How Medicaid Reaches Into The Middle Class
The New York Times details how Medicaid plays an important safety-net role regarding long-term care costs. Meanwhile, some states are wrestling with ways to cut the program's eligibility.
The New York Times: With Medicaid, Long-Term Care Of Elderly Looms As A Rising Cost
Medicaid has long conjured up images of inner-city clinics jammed with poor families. Its far less-visible role is as the only safety net for millions of middle-class people whose needs for long-term care, at home or in a nursing home, outlast their resources (Bernstein, 9/6).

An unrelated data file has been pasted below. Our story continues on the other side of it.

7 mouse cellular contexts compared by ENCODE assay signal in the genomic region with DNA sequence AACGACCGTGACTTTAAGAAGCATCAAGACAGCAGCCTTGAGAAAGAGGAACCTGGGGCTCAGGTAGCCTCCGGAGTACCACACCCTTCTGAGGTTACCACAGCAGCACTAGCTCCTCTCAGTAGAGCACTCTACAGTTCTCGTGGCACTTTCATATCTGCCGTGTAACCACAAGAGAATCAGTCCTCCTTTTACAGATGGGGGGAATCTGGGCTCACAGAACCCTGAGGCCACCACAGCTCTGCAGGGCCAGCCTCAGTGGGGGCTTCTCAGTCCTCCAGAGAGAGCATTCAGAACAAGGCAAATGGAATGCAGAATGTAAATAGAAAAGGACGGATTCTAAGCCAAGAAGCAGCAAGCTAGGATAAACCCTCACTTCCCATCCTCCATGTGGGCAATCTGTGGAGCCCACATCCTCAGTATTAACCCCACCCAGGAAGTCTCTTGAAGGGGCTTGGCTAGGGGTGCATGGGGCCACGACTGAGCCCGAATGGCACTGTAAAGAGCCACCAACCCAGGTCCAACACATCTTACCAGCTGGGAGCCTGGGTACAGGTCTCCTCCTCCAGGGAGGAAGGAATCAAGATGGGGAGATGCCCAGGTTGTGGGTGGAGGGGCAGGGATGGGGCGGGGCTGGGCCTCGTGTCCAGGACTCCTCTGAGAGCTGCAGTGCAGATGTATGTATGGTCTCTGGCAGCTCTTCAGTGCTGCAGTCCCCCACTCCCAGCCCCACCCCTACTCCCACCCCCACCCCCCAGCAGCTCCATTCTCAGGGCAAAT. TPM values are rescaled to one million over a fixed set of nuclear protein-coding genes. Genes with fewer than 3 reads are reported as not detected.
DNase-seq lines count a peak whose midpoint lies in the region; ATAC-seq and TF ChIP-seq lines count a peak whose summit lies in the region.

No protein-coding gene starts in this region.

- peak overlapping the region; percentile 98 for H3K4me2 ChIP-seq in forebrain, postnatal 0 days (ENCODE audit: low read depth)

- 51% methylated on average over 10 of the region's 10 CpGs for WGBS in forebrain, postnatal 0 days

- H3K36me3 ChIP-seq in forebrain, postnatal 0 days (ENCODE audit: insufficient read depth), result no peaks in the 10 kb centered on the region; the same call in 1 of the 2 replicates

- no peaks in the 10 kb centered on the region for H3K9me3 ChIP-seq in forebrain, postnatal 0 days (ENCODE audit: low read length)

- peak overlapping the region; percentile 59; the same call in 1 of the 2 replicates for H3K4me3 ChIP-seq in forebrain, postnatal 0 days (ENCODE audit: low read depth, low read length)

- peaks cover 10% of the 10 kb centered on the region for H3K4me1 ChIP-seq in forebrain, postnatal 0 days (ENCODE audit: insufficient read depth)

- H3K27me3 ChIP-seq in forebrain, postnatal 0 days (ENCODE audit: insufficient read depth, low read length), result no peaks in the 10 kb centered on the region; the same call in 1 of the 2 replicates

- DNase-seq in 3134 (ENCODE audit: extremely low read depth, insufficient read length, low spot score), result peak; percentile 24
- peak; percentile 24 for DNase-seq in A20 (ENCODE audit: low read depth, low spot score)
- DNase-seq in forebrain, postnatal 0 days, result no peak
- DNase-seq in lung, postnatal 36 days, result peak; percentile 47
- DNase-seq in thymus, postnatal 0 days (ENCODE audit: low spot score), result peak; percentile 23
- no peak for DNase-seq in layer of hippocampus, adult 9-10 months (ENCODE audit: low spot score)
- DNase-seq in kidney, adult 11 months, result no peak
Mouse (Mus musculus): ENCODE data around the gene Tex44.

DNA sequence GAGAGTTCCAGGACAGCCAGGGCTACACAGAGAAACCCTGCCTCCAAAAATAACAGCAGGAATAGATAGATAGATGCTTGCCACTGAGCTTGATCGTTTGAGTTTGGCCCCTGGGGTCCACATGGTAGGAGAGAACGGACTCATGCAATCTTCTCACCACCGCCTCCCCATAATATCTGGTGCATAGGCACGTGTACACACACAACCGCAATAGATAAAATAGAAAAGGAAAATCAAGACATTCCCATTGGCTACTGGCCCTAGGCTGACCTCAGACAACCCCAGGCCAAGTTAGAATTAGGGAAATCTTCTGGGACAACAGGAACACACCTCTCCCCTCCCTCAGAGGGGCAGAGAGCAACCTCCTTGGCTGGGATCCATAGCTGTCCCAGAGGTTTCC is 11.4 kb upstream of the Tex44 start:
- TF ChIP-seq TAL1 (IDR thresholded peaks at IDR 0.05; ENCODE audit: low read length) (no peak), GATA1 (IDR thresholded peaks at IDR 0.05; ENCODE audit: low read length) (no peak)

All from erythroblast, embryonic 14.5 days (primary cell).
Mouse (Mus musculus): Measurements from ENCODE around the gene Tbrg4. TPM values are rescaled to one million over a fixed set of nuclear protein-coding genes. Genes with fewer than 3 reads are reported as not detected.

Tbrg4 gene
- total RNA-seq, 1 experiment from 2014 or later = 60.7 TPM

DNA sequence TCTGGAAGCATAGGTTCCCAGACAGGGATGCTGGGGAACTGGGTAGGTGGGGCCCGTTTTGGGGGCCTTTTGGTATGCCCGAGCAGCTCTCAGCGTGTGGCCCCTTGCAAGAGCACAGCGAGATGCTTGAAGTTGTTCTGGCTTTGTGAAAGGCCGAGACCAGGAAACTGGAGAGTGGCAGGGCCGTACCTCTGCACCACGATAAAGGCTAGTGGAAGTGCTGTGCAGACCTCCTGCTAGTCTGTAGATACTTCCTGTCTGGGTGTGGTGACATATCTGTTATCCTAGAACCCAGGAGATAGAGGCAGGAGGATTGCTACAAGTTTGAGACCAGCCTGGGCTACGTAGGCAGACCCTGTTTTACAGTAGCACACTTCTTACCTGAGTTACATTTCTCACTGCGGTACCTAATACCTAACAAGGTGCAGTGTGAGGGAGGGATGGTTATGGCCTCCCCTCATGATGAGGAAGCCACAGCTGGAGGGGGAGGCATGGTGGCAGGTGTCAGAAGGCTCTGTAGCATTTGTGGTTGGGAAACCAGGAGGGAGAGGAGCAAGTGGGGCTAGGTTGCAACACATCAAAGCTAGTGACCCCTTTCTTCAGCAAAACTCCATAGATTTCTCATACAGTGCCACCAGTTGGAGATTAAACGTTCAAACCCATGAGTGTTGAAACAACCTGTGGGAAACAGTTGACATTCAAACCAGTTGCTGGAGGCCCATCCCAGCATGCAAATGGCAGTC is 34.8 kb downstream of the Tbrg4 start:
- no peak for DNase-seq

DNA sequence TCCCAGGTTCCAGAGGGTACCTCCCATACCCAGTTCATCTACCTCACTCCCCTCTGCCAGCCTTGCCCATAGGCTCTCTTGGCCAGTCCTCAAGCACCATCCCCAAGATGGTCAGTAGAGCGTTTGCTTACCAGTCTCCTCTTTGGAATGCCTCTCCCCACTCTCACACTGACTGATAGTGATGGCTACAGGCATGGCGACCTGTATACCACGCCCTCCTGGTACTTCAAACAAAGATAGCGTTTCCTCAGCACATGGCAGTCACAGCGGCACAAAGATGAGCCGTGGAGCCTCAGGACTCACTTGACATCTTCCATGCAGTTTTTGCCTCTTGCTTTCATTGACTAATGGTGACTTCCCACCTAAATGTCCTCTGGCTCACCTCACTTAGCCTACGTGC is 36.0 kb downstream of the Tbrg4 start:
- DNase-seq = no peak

CQ HealthBeat: States Try Different Routes To Cut Medicaid Eligibility
Earlier this year, Maine and Illinois officials had a similar goal: to scale back the number of people who were eligible for Medicaid in their states. But each took a different approach, and the outcomes couldn't be more different. Each wanted to get around rules in the 2010 health care law that require states to maintain, until 2014, Medicaid eligibility policies that are at least as generous as those in place when the overhaul was signed in March 2010. Many states have complained that those "maintenance of effort" rules are too restrictive at a time when state budgets are in turmoil and legislators are looking for cuts. But federal officials say the requirements have prevented millions of people from losing coverage during the national economic downturn (Adams, 9/6).